United States v. Nickerson - 58 U.S. 204 (1854)
U.S. Supreme Court
United States v. Nickerson, 58 U.S. 17 How. 204 204 (1854)
United States v. Nickerson
58 U.S. (17 How.) 204
ON CERTIFICATE OF DIVISION IN OPINION BETWEEN THE JUDGES OF THE
CIRCUIT COURT OF THE UNITED STATES FOR THE DISTRICT OF MASSACHUSETTS
The Act of Congress passed on 29 July, 1813, 3 Stat. 49, enacts that the owner of every fishing vessel shall, previous to receiving the allowance mentioned in the act, produce to the collector the original agreement which may have been made with the fishermen, and also a certified copy of the days of sailing and returning, to the truth of which he shall swear before the collector.
These latter words include the first branch, as well as the second branch of the sentence, so that the owner must not only swear to the truth of the certificate, but also to the verity of the agreement with the fishermen.
A person was indicted in the District Court of Massachusetts for perjury, in swearing falsely to the agreement with the fishermen, and in swearing falsely that three-fourths of the crew were citizens of the United States. As the district judge held that the act of Congress only required the owner to swear to the certificate of sailing, and not to the agreement with the fishermen, the person was acquitted.
Afterwards, when indicted in the circuit court, this person pleaded his former acquittal. This was a good plea because the evidence necessary to sustain the indictment with respect to the fishermen's agreement might have been given by the United States in the first trial.
With respect to the oath that three-fourths of the crew were citizens of the United States, the act of 1813 did not require that oath, but then the indictment did not purport to bring the offense under that act, but referred to the statutes of the United States generally.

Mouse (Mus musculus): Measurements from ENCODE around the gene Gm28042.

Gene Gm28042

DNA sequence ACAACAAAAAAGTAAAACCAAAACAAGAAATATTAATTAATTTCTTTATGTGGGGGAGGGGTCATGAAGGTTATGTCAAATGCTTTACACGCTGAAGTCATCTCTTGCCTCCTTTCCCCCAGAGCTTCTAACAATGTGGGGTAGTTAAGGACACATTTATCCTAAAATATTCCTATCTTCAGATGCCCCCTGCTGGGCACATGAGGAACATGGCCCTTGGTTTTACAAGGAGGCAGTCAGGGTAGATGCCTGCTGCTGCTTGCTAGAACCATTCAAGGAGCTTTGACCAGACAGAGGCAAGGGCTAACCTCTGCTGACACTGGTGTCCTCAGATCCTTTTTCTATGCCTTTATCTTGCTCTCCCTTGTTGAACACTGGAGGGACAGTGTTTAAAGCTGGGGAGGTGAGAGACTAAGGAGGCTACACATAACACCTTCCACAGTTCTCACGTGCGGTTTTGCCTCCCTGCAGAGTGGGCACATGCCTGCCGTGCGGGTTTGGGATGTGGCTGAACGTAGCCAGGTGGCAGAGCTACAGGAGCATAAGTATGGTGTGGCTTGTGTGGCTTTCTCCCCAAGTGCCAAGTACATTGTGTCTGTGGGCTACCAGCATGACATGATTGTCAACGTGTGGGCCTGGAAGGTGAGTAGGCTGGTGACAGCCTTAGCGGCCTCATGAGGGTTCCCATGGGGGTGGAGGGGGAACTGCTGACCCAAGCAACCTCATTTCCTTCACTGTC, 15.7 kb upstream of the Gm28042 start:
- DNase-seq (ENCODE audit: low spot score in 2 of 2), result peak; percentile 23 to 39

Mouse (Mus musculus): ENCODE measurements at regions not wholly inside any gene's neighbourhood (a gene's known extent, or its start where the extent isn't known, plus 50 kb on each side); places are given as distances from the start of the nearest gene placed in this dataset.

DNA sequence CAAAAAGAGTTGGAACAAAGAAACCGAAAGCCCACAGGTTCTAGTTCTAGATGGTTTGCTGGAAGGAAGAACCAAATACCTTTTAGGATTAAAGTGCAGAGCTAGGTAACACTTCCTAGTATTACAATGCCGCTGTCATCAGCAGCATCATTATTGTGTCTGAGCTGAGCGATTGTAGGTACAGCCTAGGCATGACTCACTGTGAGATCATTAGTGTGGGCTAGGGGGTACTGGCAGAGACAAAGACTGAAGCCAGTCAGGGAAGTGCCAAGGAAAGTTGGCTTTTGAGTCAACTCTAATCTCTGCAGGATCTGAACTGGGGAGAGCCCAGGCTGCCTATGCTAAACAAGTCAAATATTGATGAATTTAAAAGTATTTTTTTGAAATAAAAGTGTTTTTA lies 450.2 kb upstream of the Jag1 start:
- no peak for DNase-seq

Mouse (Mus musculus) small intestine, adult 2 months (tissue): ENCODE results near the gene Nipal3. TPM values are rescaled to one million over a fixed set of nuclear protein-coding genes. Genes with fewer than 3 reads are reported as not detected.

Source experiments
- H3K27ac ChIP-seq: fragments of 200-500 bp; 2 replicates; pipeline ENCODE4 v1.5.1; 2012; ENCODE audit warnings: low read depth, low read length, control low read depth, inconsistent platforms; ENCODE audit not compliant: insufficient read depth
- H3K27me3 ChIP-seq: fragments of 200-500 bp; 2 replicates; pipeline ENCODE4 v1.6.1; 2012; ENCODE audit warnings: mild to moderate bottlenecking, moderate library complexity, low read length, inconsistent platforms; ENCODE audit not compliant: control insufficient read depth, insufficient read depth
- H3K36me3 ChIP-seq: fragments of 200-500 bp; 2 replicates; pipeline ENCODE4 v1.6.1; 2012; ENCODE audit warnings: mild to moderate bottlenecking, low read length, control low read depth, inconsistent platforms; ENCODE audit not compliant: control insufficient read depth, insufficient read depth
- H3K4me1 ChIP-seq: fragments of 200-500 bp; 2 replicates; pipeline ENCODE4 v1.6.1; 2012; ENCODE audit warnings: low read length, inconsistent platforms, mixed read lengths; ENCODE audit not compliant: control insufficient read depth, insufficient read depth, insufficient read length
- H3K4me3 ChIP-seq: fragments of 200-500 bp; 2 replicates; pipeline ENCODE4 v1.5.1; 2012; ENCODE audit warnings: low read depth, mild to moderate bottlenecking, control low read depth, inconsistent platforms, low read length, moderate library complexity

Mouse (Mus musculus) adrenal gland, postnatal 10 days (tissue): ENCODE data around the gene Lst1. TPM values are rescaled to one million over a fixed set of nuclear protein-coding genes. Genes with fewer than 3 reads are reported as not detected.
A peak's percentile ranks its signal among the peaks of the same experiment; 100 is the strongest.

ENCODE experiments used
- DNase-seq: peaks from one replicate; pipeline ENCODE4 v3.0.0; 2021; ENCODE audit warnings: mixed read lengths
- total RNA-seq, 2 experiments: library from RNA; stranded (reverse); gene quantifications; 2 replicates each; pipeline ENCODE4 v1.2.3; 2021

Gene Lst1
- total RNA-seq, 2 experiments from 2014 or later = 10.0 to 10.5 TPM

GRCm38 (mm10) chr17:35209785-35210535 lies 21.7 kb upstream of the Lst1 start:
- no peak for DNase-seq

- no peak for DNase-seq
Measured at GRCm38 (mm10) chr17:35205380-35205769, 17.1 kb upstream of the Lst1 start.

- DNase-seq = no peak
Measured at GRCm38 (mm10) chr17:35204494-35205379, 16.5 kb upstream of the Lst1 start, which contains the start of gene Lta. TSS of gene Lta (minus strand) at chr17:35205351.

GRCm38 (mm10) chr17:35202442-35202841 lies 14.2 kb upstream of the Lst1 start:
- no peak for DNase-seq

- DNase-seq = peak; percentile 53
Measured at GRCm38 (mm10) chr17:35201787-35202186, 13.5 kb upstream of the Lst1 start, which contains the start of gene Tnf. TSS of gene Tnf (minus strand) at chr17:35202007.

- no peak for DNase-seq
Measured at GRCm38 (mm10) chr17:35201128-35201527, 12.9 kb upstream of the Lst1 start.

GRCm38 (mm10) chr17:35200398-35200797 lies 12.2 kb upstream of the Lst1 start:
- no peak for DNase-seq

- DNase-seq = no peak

In March, 1854, Nickerson was indicted for perjury by the grand jury of the District Court of the United States for the District of Massachusetts, which indictment was framed under the Act of July 29, 1813, ch. 35, §§ 7, 9; 3 Stat. 49; revived February 9, 1816, ch. 14, 3 Stat. 254.
By section 7:
"The owner of every fishing vessel of twenty tons and upwards, his agent or lawful representative, shall, previous to receiving the allowance made by this act, produce to the collector, who is authorized to pay the same, the original agreement or agreements which may have been made with the
fishermen employed on board such vessel, as is hereinbefore required, and also a certificate, to be by him subscribed, therein mentioning the particular days on which such vessel sailed and returned on the several voyages or fares she may have made in the preceding fishing season, to the truth of which he shall swear or affirm before the collector aforesaid."
Section 9 then provides that
"Any person who shall make any false declaration in any oath or affirmation required by this act, being duly convicted thereof, shall be deemed guilty of willful and corrupt perjury, and shall be punished accordingly."
At the trial on the indictment before the district court, the offense set forth was making a false declaration, under oath before the collector that the paper produced and sworn to by the defendant was the original agreement.
The judge of the district court who tried the case held that this oath to the original agreement with the fishermen was not required by the Act of July 29, 1813, § 7, 3 Stat. 52. That the relative which, in that section, applied to and was satisfied by the oath to the certificate of the particular days on which such vessel sailed and returned &c., and consequently, no false declaration in any oath required by that act was set forth in the indictment, the only oaths required by the act of 1813 being to the days of sailing and returning, the time employed at sea, and the size of the boat or vessel.
The United States attorney then offered to prove that this was a false swearing, touching the expenditure of public money, under the Act of March 1, 1823, § 3, 3 Stat. 770. United States v. Bailey, 9 Pet. 238.